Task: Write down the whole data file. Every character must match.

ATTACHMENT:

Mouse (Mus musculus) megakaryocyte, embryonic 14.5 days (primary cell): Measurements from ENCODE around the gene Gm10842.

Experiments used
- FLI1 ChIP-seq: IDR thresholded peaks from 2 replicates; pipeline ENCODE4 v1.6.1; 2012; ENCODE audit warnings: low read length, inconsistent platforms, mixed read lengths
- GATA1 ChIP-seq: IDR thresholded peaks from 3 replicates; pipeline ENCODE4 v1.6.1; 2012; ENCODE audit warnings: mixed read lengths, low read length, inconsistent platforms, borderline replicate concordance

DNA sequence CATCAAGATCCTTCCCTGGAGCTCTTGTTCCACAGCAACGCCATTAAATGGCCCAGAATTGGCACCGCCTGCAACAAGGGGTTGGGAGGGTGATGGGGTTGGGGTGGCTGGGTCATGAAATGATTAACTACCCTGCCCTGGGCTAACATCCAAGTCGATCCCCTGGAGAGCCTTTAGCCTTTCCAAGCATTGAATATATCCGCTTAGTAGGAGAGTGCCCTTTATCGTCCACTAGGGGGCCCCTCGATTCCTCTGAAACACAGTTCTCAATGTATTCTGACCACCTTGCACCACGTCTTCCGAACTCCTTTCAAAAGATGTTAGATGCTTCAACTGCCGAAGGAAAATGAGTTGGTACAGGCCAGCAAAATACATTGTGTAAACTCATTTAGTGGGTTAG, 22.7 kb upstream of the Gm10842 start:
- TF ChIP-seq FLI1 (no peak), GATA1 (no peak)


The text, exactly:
Mouse (Mus musculus) megakaryocyte, embryonic 14.5 days (primary cell): Measurements from ENCODE around the gene Gm10842.

Experiments used
- FLI1 ChIP-seq: IDR thresholded peaks from 2 replicates; pipeline ENCODE4 v1.6.1; 2012; ENCODE audit warnings: low read length, inconsistent platforms, mixed read lengths
- GATA1 ChIP-seq: IDR thresholded peaks from 3 replicates; pipeline ENCODE4 v1.6.1; 2012; ENCODE audit warnings: mixed read lengths, low read length, inconsistent platforms, borderline replicate concordance

DNA sequence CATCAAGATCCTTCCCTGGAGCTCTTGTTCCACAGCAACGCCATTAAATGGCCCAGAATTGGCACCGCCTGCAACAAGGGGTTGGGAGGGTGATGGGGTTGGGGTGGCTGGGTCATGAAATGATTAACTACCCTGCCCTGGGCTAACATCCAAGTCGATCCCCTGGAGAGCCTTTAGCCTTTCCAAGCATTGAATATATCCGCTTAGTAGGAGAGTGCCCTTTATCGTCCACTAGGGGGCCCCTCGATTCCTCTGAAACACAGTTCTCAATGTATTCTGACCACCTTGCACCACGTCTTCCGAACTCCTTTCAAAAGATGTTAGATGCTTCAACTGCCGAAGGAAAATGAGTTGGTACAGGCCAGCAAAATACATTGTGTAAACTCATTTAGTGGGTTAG, 22.7 kb upstream of the Gm10842 start:
- TF ChIP-seq FLI1 (no peak), GATA1 (no peak)